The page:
The tech company said Wednesday it detected attempts by the hacking group it calls Phosphorus to trick former government officials, policy experts and academics.
The targets included more than 100 prominent people invited by the hackers to the Munich Security Conference, which is attended by world leaders each February, and the upcoming Think 20 Summit, which begins later this week in Saudi Arabia but is online-only this year.
“We believe Phosphorus is engaging in these attacks for intelligence collection purposes,” said Tom Burt, Microsoft’s security chief, in a prepared statement. “The attacks were successful in compromising several victims, including former ambassadors and other senior policy experts who help shape global agendas and foreign policies in their respective countries.”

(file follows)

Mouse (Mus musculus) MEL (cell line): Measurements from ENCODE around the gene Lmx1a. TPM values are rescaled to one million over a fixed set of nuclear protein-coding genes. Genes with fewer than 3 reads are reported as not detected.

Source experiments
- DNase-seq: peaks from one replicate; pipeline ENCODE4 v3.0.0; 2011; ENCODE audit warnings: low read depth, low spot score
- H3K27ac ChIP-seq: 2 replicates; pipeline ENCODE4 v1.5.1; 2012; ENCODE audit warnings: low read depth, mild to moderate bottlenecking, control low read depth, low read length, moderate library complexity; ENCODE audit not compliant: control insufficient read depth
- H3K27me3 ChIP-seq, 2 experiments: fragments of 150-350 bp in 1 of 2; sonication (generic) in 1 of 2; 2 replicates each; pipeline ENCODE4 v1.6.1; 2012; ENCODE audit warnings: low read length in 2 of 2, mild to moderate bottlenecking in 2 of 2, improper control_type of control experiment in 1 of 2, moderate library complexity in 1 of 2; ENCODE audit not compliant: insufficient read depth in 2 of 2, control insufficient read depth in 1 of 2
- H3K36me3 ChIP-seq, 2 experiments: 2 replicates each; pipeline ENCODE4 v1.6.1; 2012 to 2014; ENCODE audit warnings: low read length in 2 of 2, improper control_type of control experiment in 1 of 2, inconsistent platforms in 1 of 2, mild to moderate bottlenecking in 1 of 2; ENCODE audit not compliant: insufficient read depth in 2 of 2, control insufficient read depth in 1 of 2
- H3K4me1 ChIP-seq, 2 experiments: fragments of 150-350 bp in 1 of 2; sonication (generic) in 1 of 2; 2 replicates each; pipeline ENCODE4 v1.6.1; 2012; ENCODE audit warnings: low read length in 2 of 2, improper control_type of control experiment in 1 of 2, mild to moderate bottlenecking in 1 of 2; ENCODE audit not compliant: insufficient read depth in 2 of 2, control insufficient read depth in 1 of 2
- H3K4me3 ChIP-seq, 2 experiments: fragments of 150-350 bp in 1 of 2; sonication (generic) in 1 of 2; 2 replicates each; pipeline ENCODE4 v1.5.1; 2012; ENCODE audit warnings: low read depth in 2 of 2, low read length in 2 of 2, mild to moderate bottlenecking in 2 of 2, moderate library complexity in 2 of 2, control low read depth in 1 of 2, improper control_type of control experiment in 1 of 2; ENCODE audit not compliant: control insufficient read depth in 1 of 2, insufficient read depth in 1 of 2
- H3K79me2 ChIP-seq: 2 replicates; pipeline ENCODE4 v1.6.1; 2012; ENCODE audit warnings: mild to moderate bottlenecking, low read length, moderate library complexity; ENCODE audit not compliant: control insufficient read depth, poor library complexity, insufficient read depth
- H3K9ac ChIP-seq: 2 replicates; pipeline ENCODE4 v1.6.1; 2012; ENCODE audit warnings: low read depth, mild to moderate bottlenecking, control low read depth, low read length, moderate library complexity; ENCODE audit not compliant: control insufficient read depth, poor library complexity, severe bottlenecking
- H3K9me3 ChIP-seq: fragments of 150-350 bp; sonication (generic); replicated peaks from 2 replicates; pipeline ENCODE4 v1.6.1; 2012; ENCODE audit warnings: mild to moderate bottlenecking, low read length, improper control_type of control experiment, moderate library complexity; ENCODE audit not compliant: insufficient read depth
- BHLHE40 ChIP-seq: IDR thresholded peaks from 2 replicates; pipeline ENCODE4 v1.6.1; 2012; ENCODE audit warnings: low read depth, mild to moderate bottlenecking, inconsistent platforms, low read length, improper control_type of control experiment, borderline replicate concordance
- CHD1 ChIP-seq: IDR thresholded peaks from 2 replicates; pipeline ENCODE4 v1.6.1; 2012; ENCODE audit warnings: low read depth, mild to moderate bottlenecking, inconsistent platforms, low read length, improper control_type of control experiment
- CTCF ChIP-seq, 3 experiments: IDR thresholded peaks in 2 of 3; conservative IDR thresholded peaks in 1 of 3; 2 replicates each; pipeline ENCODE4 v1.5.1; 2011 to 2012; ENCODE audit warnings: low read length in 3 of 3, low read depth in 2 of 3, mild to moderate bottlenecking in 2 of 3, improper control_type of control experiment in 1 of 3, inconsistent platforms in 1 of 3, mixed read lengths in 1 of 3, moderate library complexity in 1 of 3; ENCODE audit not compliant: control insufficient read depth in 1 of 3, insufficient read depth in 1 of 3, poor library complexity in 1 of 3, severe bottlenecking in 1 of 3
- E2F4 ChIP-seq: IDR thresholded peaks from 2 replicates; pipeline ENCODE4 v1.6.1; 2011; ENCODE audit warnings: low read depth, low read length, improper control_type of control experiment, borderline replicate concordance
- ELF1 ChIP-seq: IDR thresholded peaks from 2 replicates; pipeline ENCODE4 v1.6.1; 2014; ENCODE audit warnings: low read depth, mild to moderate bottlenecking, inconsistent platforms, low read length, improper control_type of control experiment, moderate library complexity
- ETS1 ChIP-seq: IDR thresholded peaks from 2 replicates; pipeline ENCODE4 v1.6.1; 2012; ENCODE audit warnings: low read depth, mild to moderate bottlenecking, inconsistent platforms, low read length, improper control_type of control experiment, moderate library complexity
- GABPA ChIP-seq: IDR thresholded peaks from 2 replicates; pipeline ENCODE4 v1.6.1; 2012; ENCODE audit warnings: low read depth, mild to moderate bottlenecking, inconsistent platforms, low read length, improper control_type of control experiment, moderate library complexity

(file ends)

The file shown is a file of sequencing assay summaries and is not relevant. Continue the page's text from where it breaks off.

Microsoft didn’t identify the nationalities of the people targeted. It said the activity is unrelated to the upcoming US elections.
Wednesday’s announcement refers to the hacking group as an “Iranian actor” but doesn’t explicitly tie it to the Iranian government. Microsoft calls it Phosphorus, while others call it APT35 or Charming Kitten.
The Redmond, Washington tech company has been tracking the group since 2013 and has previously accused it of trying to snoop on activists, journalists, political dissidents, defense industry workers and others in the Middle East.
Cybersecurity researchers have said the group typically tries to infiltrate a target’s personal online accounts and computer networks by luring them into clicking on a link to a compromised website or opening a malicious attachment.